President Obama and Mitt Romney are deadlocked with each holding 49 percent support nationally as they head into Tuesday’s election, though Mr. Romney holds a lead on enthusiasm, according to this week’s The Washington Times/Zogby Poll of likely voters, released Thursday night.
Mr. Obama has more votes already in the bank: About a quarter of those surveyed said they’ve cast their ballots by absentee or early voting, and they broke 53 percent to 45 percent in favor of the president.
But Mr. Romney, the Republican nominee, leads when it comes to those who have yet to hit the polling booth but who said they are certain or very likely to make it on Tuesday — suggesting that his key to victory is persuading his backers to actually turn out next week.
When it comes to issues, the president leads when voters are asked about foreign affairs, national security, energy and immigration, but Mr. Romney has a lead when it comes to handling jobs and the economy, which have dominated this year’s election.
“It’s what brings it to a tie — the fact that he does better on the economy,” said John Zogby, The Times’ pollster, who said it reminded him of the 2004 race, when Democratic nominee John F. Kerry led President George W. Bush on every issue except for national security, where the incumbent held a commanding lead, which powered him to re-election.
The final piece of economic data will come Friday morning when the Labor Department releases the October jobs report, detailing the unemployment rate. Early indications showed a modest number of new jobs added last month, though whether that would lead to a lower unemployment rate is still in doubt.
Last month, the rate stood at 7.8 percent — the exact same level as when Mr. Obama took office.
Voters remain divided on whether they are better off now than they were four years ago, with 46 percent saying “yes” and 47 percent saying “no.” The partisan split, though, is staggering: 74 percent of Democrats said they are better off, while 81 percent of Republicans said they are not. Independents are split down the middle.
That divide underscores another conclusion from the latest polling: Both Mr. Romney and Mr. Obama are seeing their base voters come home.
The president has a tremendous lead among black voters and garners support of 78 percent of Hispanics, which would put him ahead of his 2008 performance with that fast-growing voting bloc. White voters, though, are increasingly backing Mr. Romney, who now claims support of 60 percent of them.
The poll of 800 self-identified likely voters was taken Oct. 29 to 31. It has a margin of error of plus or minus 3.5 percentage points.
Mr. Zogby said the hurricane that struck the Northeast did not likely affect the broad conclusions of the poll, which is in line with other surveys that show a very tight race.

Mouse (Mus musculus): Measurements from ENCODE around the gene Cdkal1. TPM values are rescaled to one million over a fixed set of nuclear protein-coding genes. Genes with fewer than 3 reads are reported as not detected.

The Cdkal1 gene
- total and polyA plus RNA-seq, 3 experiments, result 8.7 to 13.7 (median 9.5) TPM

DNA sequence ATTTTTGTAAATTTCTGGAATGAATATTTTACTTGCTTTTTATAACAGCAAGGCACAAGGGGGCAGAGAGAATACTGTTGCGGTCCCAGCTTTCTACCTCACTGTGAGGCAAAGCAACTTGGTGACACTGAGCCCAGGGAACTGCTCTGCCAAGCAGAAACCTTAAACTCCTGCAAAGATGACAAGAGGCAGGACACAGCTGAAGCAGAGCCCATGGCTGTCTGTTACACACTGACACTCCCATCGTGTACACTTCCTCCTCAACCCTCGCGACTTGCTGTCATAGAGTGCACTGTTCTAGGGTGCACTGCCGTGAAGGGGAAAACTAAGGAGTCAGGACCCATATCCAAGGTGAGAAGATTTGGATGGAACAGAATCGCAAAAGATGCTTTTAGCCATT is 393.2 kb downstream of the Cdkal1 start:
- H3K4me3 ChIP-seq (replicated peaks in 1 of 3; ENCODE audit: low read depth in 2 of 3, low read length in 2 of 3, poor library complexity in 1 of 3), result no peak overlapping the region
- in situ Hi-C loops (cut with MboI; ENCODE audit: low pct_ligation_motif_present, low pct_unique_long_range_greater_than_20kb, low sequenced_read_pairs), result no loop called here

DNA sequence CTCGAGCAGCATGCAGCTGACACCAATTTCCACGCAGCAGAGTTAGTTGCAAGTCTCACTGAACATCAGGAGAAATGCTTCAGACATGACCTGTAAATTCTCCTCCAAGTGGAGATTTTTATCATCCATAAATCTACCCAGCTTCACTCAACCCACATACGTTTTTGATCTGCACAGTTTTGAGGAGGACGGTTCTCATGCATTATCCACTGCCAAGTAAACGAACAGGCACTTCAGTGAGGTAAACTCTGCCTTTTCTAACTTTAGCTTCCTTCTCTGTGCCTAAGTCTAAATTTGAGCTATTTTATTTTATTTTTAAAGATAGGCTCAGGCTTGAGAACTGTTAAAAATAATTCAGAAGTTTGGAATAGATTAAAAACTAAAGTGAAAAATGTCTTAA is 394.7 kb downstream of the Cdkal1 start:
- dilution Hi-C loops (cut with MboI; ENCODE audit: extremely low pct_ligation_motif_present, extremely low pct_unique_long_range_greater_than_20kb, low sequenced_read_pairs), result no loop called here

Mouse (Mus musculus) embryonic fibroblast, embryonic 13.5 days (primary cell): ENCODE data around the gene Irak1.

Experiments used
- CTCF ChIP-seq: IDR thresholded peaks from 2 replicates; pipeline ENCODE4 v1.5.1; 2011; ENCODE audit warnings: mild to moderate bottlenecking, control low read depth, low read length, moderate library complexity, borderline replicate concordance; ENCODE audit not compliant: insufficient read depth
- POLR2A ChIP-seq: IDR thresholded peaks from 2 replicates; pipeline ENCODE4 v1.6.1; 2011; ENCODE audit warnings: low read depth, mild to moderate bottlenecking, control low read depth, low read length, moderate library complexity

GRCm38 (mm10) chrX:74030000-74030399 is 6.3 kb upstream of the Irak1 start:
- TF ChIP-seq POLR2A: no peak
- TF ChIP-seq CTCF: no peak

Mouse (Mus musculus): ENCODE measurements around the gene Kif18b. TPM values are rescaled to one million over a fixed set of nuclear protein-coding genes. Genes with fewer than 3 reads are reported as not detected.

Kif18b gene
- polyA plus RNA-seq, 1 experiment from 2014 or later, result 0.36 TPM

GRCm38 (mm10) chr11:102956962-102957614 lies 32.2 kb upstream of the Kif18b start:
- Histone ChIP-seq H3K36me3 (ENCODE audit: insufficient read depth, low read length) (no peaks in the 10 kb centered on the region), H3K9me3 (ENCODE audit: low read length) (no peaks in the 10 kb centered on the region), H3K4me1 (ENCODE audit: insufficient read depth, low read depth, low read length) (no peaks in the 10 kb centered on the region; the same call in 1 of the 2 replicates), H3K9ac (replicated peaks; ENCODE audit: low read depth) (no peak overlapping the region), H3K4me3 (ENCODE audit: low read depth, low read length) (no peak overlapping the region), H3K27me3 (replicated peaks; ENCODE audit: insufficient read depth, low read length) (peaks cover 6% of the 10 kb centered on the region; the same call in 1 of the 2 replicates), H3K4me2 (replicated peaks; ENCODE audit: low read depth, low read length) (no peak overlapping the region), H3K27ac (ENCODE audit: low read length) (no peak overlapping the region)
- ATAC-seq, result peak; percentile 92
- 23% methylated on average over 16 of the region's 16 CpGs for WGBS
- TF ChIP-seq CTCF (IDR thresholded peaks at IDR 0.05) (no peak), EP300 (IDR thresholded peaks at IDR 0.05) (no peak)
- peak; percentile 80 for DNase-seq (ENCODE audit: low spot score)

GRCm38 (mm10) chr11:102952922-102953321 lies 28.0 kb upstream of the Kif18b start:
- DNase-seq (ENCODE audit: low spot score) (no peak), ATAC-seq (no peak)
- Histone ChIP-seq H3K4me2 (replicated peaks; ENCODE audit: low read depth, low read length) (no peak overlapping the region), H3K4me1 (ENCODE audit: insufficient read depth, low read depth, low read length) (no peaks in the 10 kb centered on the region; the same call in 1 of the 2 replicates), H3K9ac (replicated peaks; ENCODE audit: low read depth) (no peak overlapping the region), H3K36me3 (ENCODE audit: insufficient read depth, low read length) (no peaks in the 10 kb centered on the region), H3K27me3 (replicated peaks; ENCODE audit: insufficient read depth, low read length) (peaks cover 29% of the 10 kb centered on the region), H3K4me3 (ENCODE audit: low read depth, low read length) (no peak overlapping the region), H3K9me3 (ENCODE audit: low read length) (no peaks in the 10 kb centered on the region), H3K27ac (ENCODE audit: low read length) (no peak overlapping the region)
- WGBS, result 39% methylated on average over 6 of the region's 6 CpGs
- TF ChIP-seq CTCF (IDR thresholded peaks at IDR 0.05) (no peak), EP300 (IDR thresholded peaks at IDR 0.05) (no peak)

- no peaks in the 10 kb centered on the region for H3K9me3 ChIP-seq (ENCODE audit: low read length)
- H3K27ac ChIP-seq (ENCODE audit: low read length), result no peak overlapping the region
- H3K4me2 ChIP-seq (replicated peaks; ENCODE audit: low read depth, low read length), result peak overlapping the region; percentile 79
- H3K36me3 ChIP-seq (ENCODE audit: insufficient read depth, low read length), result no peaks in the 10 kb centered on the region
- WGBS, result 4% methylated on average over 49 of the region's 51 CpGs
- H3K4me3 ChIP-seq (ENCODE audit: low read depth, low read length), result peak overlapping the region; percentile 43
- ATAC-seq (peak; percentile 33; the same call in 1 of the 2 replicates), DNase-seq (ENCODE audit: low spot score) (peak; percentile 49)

Adding in third-party candidates does nothing to change the dynamic.
Libertarian Party nominee Gary E. Johnson gets 2 percent support and Green Party candidate Jill Stein collects 1 percent support, leaving Mr. Obama and Mr. Romney still tied at 48 percent to 48 percent.
Republicans point to the fact that Mr. Obama has struggled to hit the 50 percent support level.
“Obama isn’t even close to 50 percent of the vote. In fact, again, going back to Real Clear Politics, since the first debate, there have been 24 national surveys done since the first debate, and just one of them has shown Obama at 50 percent of the vote. That’s just one,” Neil Newhouse, the Romney campaign’s pollster, told reporters on Wednesday.
Democrats, though, argued that Mr. Obama has leads in more than enough battleground states to put together the Electoral College map he’ll need to win re-election.
“Let’s be clear: This is a race to 270 electoral votes. And we understand the map that we — or the several maps that we need to get there,” Obama campaign manager Jim Messina told reporters.
But in October, Mr. Romney rebounded, benefiting from a powerful first debate performance.
By the end of the three presidential debates and one vice presidential faceoff, voters said the two sides tied overall.
Chief among those was enthusiasm, which The Times/Zogby Poll measured by asking whether each candidate’s supporters were backing him because he was the best for the job, or because they opposed the other guy.
Back in May, when Mr. Romney had first sewn up the GOP’s nomination, 64 percent of Mr. Obama’s supporters said he was the best for the job, while just 48 percent of Mr. Romney’s backers thought the same of him.
Since then, however, Mr. Obama has slid to just 59 percent of his supporters who are backing him because he’s the best candidate. Meanwhile, 66 percent of Mr. Romney’s backers say he’s the right pick for the job — a stunning turnaround that signals an enthusiasm gap.
Voters do still rate Mr. Obama more trustworthy, and do have questions about Mr. Romney’s claim that he can cut income-tax rates by 20 percent across the board, boost military spending, and still balance the budget without raising other taxes on the middle class.
Nearly 48 percent of voters said Mr. Romney’s math doesn’t add up, while just 37 percent said it does. That 11-point gap is up from after the first debate, when voters were evenly split on whether Mr. Romney’s plan added up.
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